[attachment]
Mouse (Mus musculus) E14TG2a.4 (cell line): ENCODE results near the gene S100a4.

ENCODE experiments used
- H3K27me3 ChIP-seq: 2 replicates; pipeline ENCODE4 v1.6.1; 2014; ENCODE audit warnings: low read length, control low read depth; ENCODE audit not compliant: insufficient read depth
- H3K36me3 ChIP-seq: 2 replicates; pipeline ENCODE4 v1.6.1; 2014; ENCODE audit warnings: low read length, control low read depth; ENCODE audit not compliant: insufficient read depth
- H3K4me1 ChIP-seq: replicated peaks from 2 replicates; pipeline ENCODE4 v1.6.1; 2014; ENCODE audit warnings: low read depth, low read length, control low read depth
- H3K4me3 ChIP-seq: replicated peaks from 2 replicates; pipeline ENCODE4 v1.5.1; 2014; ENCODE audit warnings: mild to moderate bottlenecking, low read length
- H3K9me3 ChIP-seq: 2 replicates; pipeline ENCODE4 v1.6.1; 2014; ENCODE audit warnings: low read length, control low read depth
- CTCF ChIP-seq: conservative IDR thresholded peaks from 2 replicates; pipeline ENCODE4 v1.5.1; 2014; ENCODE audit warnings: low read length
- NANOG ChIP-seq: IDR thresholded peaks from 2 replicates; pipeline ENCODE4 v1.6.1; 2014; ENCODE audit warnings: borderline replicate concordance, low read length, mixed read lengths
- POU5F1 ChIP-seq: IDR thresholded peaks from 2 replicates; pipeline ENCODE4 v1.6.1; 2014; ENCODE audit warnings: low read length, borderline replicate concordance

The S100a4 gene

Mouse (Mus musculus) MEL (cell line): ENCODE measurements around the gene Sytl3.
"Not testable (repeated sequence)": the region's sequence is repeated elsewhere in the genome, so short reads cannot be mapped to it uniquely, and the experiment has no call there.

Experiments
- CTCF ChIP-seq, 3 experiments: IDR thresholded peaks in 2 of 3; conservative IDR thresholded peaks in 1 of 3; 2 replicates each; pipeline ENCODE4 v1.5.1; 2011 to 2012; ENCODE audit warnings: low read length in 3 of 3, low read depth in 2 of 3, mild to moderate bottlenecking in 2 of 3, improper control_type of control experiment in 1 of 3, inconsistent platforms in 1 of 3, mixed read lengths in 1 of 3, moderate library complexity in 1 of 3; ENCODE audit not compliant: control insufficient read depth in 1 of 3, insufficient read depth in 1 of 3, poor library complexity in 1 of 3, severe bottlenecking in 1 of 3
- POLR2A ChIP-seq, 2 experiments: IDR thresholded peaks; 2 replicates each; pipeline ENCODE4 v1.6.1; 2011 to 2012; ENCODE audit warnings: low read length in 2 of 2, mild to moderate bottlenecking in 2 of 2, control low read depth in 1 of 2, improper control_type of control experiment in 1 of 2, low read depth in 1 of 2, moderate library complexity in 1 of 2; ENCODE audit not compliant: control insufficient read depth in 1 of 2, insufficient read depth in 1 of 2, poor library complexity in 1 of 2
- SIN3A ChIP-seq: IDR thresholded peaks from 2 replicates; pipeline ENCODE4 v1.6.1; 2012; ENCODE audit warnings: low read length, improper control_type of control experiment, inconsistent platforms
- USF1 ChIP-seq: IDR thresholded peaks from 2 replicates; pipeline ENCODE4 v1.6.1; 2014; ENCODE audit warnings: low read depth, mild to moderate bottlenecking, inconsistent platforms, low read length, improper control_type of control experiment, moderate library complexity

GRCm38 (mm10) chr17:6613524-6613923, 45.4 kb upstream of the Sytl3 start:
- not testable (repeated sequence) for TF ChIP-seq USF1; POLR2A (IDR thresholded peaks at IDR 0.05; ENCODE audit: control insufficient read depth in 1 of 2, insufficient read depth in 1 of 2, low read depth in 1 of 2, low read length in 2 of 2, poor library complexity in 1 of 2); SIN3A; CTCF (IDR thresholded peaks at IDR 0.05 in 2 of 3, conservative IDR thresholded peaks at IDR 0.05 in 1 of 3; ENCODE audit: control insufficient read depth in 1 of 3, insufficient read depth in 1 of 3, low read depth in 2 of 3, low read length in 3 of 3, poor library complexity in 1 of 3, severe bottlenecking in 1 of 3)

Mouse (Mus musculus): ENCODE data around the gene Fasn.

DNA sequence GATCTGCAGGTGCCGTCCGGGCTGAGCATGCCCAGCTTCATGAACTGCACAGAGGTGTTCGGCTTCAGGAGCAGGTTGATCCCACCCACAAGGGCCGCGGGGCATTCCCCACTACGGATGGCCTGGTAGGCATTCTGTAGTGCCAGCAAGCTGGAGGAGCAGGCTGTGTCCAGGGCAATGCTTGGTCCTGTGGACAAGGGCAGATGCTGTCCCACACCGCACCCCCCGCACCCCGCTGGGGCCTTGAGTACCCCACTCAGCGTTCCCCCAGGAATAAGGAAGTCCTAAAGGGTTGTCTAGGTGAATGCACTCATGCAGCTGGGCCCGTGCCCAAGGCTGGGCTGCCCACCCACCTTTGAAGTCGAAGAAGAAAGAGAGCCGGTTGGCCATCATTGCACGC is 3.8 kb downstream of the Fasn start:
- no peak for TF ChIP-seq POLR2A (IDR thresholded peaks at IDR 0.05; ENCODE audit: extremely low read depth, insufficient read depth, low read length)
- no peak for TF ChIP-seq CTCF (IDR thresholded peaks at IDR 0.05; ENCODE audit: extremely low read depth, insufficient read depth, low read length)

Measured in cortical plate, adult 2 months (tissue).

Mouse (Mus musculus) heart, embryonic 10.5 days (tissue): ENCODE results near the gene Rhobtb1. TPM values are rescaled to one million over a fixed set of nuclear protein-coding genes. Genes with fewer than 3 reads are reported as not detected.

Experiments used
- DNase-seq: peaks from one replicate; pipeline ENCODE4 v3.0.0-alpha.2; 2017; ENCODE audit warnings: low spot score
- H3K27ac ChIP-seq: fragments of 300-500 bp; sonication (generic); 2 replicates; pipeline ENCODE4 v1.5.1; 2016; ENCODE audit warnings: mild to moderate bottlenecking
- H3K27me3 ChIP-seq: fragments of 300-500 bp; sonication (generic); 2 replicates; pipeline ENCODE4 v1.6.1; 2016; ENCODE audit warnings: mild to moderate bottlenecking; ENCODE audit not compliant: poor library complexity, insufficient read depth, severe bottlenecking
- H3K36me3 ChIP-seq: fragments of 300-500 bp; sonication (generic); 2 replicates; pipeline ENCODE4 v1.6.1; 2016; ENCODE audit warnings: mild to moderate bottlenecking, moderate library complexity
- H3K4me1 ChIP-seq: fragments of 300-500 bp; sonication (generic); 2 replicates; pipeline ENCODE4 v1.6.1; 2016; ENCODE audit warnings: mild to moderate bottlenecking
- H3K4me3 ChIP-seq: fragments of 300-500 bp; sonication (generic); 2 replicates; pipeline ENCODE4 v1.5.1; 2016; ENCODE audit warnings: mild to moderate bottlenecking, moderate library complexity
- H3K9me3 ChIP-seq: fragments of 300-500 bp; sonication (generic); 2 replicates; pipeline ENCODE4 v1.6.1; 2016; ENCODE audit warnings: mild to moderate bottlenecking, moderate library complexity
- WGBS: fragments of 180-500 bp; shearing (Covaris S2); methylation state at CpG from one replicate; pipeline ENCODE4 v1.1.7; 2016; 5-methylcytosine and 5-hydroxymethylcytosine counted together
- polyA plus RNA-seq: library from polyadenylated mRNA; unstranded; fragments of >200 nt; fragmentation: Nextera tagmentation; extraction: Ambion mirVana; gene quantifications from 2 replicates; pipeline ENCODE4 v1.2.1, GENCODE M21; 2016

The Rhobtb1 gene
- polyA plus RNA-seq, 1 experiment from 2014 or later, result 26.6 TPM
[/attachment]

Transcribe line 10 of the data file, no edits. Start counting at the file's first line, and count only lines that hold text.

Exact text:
- POU5F1 ChIP-seq: IDR thresholded peaks from 2 replicates; pipeline ENCODE4 v1.6.1; 2014; ENCODE audit warnings: low read length, borderline replicate concordance